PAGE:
The Captain Conundrum
Author: Emily Pulham. Published: 23 August 2019 at 8:08pm
Written by : @ConorCulver
In Noble’s recent absence we have seen a few somewhat surprising choices as captain leading the team into the games against Manchester City and Brighton – but have the two stand-ins earned another chance at the armband in Noble’s absence, or should the torch should be passed on?
Let’s start with Cresswell and why he is likely to have been given the armband. His captaincy is likely due to the length of time he has been with us and there is no doubt that he has been a loyal member of the team over the past few years. But he shouldn’t be the “vice” captain for two reasons. The first is that captains should lead by example in every manner, including performance and, as has been previously discussed, he is no longer a decent Premier League left-back due to his age and drop off in athleticism. Mark Noble may have bad games but there is a real drop off in points earned when he doesn’t play compared to when he does. This feeds into the next reason Cresswell shouldn’t be the back-up captain: he doesn’t always play. How can the secondary captain be someone who has maybe a 50/50 chance of playing? This just leads to confusion in the squad about who the right man to lead the team is when the armband is hopping about the dressing room based on who is playing or not.
There are similar reservations about Ogbonna. He isn’t part of our strongest centre-back pairing, so how can he be the reserve captain? He is a better player than Cresswell at this moment in time but is still prone to the odd error leading to a goal which also hurts his case as reserve captain.
Overall, the main problem with bot is the frequency of which they will play. Certainty in changing rooms is key to a well-oiled squad and this is not present when the vice-captains are probably not part of our strongest XI.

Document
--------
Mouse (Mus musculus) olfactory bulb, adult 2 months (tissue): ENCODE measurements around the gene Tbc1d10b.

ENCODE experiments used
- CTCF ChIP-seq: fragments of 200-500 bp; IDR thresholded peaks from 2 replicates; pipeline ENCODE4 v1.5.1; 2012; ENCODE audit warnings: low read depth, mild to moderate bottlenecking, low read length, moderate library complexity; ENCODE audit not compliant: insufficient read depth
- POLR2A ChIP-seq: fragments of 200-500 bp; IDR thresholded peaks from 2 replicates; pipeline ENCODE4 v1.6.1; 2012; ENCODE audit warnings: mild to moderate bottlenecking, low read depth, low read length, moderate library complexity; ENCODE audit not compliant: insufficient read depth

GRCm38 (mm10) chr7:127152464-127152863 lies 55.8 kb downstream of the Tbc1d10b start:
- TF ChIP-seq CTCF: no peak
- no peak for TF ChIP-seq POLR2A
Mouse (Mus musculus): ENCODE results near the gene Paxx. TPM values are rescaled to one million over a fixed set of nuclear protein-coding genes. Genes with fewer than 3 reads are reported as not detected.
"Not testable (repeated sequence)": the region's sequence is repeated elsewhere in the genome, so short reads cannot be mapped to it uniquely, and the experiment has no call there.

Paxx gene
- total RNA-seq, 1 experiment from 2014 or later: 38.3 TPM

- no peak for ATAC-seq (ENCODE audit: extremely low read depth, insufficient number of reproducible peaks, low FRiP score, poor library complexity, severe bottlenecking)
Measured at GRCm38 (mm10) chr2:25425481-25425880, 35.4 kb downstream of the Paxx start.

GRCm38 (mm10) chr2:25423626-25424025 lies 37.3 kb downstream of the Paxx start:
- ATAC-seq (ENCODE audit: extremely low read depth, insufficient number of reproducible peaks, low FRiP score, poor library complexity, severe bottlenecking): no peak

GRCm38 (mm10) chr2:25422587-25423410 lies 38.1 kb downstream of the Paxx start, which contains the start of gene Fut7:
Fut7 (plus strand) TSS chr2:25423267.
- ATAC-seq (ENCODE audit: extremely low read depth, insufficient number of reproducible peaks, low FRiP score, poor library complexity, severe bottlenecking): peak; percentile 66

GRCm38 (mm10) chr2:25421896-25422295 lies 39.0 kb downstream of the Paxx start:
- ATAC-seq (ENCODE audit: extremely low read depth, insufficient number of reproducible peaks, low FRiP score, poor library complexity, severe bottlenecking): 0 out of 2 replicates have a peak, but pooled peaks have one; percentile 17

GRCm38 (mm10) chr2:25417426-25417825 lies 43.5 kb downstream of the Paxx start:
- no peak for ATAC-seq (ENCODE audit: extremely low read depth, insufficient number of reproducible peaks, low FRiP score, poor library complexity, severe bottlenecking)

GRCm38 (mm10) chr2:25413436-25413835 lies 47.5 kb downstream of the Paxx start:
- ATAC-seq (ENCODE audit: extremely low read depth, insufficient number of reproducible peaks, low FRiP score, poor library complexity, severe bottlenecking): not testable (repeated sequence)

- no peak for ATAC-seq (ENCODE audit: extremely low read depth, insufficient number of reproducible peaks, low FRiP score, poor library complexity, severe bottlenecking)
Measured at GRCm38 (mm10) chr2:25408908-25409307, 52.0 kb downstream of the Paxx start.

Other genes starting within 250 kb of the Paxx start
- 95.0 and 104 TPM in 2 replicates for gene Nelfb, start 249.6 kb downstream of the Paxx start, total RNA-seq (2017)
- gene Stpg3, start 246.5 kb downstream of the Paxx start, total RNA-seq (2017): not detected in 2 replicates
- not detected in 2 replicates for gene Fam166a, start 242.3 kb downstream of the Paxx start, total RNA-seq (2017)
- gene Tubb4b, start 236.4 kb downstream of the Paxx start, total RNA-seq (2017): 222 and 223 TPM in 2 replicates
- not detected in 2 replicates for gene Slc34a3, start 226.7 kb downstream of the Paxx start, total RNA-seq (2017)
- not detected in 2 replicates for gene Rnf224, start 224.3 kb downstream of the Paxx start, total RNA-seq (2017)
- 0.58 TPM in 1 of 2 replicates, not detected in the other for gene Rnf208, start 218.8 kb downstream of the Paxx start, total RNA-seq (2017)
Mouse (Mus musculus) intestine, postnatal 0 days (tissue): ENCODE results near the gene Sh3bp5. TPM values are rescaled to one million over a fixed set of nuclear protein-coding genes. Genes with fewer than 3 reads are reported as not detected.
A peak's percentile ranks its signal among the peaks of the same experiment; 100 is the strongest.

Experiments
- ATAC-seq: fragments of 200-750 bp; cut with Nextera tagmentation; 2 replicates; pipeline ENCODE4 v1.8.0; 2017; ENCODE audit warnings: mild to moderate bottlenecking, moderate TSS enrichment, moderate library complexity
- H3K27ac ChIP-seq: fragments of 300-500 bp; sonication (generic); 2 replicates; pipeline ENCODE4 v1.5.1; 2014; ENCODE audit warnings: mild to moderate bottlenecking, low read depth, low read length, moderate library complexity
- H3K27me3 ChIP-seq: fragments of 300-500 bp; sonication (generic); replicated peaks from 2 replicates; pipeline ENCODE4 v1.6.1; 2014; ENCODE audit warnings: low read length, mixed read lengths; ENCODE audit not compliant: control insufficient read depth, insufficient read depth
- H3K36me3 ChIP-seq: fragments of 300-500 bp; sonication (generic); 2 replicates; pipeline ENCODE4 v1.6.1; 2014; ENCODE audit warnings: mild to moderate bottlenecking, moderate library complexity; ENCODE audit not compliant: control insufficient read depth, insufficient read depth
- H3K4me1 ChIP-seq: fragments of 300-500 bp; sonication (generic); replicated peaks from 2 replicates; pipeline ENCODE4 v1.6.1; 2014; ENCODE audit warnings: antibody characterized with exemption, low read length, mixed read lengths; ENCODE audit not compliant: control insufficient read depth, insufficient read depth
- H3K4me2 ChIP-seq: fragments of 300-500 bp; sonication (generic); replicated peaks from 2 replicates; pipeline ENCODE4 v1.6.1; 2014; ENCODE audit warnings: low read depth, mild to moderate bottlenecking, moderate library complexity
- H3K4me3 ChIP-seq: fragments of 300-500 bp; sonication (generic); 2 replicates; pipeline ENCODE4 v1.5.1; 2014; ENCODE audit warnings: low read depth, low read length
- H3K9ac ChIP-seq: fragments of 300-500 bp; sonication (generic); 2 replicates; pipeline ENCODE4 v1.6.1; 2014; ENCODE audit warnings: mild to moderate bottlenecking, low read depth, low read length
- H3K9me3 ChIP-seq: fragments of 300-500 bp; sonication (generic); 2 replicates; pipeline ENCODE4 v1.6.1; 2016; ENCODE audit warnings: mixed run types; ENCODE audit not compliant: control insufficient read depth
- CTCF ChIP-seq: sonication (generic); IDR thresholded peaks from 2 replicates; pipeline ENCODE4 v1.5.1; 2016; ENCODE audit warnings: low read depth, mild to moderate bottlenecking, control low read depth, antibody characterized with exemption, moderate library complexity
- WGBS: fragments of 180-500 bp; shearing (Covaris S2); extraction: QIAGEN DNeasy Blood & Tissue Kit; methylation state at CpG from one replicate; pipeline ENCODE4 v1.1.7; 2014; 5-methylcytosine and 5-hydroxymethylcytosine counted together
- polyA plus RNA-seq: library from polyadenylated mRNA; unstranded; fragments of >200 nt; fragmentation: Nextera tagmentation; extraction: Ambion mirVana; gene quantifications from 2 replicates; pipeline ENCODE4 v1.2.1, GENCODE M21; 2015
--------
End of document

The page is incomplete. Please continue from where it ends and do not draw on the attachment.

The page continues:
This leads on to who should be the captain in Noble’s absence. It must be someone who plays week-in, week-out (as far as possible) and someone who sets the tone and gives 100%. Two players instantly spring to mind: Lukasz Fabianski and Declan Rice.
Fabianski has had his turn with the armband before. He is almost a certainty to play (barring injury) and having previously won Hammer of the Year, is the model of consistency in the squad. He is one of the best goalkeepers in the league and so is an ideal candidate to be the stand-in captain. Rice is probably a more outlandish choice but again, he is likely to be one of the first names on the team sheet and is a fantastic footballer. In the long run, he could succeed Noble for two reasons. First, he has amazing leadership skills which he is constantly trying to work on and improve which for someone of 20 years old is extremely impressive. Second, and more importantly, like Noble, he knows what it means to be West Ham. He loves the fans and the club, and we love him too, he always gives 100%, gets stuck in and goes until the very last whistle. Sound familiar?